To shamelessly borrow a remark often made by Professor Zach Lowe, you almost cannot rate a coach's performance within the constraints of a single season. The fulfillment of a head coach's vision requires work over a longer period of time and a team's record in a particular year isn't necessarily indicative of his success or failure.
In Steve Clifford's case, it's important to acknowledge his overall body of work while leading the Charlotte Hornets.
In Clifford's third season coaching the Hornets, the team finished in the top-10 in defensive efficiency and first in defensive rebounding percentage. He did the same thing last year, as well as his first year in Charlotte, too. Talk about a fulfillment of Steve Clifford's vision...
Following a disappointing 33-49 season in 2014-15, this was very much a "do or die" season for Clifford to prove his worth.
Was Clifford's Hornets' defensive success simply predicated on very conservative rules and a slow pace? Would Charlotte retain its previous level of play on this side of the court without defensive ace Michael Kidd-Gilchrist?
And what about the team's poor offense? How much is Steve Clifford himself responsible for an uninspiring, clogged and Al Jefferson-heavy, third-worst offense in the league?
Let's put it this way: the team knocked those expectations out of the park.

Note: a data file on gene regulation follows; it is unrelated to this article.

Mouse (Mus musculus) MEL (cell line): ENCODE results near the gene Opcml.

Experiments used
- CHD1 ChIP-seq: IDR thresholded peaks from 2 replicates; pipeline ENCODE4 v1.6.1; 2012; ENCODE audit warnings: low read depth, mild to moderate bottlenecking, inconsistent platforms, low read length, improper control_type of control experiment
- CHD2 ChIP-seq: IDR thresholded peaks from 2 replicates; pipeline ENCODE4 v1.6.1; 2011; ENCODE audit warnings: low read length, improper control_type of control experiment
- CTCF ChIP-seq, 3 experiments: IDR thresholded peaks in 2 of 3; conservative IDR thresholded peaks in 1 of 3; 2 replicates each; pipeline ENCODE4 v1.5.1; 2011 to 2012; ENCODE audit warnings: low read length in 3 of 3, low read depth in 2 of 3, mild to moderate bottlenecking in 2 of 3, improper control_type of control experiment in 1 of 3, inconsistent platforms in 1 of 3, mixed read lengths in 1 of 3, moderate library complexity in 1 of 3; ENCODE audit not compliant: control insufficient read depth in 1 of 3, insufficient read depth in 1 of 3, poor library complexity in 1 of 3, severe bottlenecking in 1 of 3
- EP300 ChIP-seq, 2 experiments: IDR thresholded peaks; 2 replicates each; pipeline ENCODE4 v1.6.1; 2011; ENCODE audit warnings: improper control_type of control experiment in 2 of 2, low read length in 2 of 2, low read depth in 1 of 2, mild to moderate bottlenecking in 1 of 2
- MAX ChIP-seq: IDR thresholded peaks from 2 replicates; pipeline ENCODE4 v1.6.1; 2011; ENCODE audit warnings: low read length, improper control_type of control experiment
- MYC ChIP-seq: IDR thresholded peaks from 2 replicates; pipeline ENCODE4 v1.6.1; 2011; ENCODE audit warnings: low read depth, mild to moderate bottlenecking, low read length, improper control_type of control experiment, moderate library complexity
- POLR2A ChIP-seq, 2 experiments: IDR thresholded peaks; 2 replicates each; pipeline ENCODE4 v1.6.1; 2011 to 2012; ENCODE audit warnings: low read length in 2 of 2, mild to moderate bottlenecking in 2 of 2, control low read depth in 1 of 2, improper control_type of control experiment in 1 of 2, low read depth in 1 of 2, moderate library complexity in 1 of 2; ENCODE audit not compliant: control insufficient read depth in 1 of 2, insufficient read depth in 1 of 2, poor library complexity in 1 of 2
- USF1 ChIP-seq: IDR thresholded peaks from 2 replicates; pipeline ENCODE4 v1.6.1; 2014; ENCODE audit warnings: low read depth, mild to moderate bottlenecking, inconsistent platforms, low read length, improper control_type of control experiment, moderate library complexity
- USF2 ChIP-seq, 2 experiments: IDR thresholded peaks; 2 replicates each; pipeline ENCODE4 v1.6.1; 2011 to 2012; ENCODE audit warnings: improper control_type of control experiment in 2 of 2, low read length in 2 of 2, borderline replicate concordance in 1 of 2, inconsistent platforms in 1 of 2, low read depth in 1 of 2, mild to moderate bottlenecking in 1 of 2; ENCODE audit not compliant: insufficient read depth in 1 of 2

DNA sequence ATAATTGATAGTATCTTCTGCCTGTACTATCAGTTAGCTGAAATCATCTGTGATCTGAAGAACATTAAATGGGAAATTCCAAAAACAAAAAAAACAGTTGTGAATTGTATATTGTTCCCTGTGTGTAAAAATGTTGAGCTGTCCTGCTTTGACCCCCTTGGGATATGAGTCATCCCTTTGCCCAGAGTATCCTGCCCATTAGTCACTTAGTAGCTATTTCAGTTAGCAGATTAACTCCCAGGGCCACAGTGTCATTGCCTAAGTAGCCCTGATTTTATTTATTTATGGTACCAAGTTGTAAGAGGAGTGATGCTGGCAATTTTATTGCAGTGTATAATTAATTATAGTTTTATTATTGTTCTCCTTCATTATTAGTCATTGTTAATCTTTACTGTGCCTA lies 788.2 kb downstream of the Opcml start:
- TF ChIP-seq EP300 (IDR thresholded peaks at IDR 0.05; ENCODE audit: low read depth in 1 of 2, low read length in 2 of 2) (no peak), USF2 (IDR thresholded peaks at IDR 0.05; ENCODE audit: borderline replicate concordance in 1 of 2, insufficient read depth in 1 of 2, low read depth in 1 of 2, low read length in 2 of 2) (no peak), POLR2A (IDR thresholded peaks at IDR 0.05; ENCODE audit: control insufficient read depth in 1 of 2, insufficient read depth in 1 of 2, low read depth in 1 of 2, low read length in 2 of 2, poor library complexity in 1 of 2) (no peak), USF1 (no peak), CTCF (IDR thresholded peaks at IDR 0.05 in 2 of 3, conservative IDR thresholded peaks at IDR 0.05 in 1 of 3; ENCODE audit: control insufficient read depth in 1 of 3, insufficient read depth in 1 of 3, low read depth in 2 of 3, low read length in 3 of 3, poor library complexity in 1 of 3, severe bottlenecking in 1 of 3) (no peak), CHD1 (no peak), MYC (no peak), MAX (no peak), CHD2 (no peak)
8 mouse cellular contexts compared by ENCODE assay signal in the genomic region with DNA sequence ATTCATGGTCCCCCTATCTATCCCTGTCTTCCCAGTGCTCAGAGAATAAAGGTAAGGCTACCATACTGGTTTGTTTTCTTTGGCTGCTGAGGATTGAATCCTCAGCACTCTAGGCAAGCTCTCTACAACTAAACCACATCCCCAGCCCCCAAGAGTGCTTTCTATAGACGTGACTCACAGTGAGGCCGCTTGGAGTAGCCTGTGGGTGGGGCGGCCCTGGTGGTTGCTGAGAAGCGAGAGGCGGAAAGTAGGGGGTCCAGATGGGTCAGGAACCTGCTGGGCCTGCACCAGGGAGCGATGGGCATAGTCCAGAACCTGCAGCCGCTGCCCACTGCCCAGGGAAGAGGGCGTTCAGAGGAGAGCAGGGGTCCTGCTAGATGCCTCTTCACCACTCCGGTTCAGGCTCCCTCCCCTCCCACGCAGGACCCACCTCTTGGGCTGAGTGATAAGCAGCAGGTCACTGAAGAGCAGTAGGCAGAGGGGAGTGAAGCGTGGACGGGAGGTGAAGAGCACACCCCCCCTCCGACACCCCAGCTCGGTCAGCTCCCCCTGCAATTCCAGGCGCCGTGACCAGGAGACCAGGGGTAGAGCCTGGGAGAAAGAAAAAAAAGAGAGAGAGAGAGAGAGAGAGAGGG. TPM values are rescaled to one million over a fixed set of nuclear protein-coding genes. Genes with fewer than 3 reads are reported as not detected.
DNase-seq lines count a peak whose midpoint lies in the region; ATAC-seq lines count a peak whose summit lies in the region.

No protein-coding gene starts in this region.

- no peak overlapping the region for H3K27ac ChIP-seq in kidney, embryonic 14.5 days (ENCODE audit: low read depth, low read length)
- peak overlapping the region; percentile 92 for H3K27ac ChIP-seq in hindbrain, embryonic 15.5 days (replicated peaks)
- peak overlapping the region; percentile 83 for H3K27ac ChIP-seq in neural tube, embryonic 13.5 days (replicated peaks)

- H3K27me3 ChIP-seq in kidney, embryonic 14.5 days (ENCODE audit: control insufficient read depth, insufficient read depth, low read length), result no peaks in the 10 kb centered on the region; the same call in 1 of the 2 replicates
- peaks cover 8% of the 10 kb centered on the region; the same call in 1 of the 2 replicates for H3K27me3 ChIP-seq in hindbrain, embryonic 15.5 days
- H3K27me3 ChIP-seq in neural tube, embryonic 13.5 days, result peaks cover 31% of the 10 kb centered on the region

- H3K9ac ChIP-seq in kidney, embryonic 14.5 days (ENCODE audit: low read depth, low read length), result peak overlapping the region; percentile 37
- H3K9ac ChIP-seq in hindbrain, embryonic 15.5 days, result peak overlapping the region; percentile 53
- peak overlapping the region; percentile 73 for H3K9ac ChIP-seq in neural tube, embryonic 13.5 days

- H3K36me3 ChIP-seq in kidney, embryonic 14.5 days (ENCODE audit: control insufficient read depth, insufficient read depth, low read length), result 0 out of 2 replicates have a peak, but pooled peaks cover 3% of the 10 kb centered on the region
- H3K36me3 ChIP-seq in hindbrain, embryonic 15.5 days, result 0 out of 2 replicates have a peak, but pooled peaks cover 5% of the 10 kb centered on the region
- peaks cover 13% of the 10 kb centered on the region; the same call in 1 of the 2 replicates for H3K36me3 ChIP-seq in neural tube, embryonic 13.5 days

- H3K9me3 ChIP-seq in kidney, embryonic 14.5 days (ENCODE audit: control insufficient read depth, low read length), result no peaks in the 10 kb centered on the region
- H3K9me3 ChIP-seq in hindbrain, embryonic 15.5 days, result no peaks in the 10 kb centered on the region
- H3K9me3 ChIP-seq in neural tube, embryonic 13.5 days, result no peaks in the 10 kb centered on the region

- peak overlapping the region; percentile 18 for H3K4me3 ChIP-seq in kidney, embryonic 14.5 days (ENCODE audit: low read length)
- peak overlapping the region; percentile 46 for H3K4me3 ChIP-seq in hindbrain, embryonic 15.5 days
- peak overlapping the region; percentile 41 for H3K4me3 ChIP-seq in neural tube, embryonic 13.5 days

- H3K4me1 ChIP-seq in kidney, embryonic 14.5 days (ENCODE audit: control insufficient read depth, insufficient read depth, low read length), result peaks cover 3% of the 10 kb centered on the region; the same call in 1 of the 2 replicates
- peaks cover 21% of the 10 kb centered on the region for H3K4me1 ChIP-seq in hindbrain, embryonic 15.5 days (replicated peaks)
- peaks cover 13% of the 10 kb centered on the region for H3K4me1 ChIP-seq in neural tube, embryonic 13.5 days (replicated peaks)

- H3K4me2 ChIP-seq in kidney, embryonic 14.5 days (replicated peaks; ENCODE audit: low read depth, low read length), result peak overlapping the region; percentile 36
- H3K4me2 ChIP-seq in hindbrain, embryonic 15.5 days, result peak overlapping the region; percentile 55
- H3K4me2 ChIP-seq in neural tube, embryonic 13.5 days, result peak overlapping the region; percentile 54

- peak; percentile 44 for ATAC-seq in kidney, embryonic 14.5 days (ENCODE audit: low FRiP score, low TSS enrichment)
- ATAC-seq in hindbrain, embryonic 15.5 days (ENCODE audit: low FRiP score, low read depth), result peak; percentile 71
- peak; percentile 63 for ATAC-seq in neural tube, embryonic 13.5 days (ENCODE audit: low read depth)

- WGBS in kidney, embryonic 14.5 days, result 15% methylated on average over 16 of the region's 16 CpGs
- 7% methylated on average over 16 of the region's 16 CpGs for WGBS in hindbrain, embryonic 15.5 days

With general manager Rich Cho adding several players capable of creating offense and/or hitting the 3-pointer to the roster, Charlotte turned into an unrecognizable ball-whizzing and 3-point shooting motion offense when compared to its previous counterpart.
The space created by shooters and Cody Zeller, slid into the more fitting center spot, finally allowed the offense to flow as its more dangerous creators came off screens curling to the middle of the court in motion.
One or two of Charlotte's three main ball handlers (Kemba Walker, Nicolas Batum and Jeremy Lin) coming off the standard "Floppy" set, then reading and reacting to what the defense gives them has become commonplace.
Even more important, though, is the fact that despite the increase in pace and number of 3-point field goals attempted (the team jumped from 24th to 4th in this category), the Hornets remained just as stingy on defense.
While other teams, like the once-better-than-the-Hornets Washington Wizards, talked about playing faster, shooting more 3's and failed, the Hornets managed to do that while maintaining their defensive identity. After a decent-sized roster turnover, a style change on offense and the injury to MKG, the Hornets remained a group who know their scheme and executes it night in, night out and rarely beat themselves on the defensive end.
With the improvement of certain players and addition of others certainly acknowledged, Steve Clifford also deserves a bravo for this regular season.
Naturally, a 3-6 series between two teams who have the same regular season record is likely to be a close one. Acknowledging that it is a players' league and they ultimately swing series and title runs, the importance of in-game coaching might get huge in the bout against the Miami Heat.